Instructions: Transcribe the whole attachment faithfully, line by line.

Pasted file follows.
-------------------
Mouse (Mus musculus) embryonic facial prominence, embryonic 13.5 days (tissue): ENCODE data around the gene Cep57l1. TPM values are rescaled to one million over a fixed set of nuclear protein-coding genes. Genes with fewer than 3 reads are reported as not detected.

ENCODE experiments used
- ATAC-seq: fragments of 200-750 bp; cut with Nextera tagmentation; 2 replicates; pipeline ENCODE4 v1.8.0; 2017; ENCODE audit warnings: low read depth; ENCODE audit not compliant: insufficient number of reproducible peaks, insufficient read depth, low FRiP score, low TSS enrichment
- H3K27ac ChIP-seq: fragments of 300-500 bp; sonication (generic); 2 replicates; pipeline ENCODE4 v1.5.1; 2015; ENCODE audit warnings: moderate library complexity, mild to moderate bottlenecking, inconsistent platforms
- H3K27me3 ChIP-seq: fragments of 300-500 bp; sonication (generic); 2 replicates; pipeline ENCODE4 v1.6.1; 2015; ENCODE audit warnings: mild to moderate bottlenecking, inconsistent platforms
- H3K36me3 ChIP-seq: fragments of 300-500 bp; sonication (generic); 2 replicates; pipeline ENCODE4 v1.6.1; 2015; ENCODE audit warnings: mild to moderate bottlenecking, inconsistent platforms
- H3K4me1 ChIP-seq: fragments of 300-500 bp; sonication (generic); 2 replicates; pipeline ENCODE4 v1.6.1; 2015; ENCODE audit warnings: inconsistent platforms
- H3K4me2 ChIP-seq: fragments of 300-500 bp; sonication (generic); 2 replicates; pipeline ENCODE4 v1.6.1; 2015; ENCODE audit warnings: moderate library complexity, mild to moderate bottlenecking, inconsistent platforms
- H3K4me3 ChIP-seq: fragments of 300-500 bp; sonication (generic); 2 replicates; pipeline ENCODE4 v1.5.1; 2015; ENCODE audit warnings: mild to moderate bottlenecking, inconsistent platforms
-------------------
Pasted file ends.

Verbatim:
Mouse (Mus musculus) embryonic facial prominence, embryonic 13.5 days (tissue): ENCODE data around the gene Cep57l1. TPM values are rescaled to one million over a fixed set of nuclear protein-coding genes. Genes with fewer than 3 reads are reported as not detected.

ENCODE experiments used
- ATAC-seq: fragments of 200-750 bp; cut with Nextera tagmentation; 2 replicates; pipeline ENCODE4 v1.8.0; 2017; ENCODE audit warnings: low read depth; ENCODE audit not compliant: insufficient number of reproducible peaks, insufficient read depth, low FRiP score, low TSS enrichment
- H3K27ac ChIP-seq: fragments of 300-500 bp; sonication (generic); 2 replicates; pipeline ENCODE4 v1.5.1; 2015; ENCODE audit warnings: moderate library complexity, mild to moderate bottlenecking, inconsistent platforms
- H3K27me3 ChIP-seq: fragments of 300-500 bp; sonication (generic); 2 replicates; pipeline ENCODE4 v1.6.1; 2015; ENCODE audit warnings: mild to moderate bottlenecking, inconsistent platforms
- H3K36me3 ChIP-seq: fragments of 300-500 bp; sonication (generic); 2 replicates; pipeline ENCODE4 v1.6.1; 2015; ENCODE audit warnings: mild to moderate bottlenecking, inconsistent platforms
- H3K4me1 ChIP-seq: fragments of 300-500 bp; sonication (generic); 2 replicates; pipeline ENCODE4 v1.6.1; 2015; ENCODE audit warnings: inconsistent platforms
- H3K4me2 ChIP-seq: fragments of 300-500 bp; sonication (generic); 2 replicates; pipeline ENCODE4 v1.6.1; 2015; ENCODE audit warnings: moderate library complexity, mild to moderate bottlenecking, inconsistent platforms
- H3K4me3 ChIP-seq: fragments of 300-500 bp; sonication (generic); 2 replicates; pipeline ENCODE4 v1.5.1; 2015; ENCODE audit warnings: mild to moderate bottlenecking, inconsistent platforms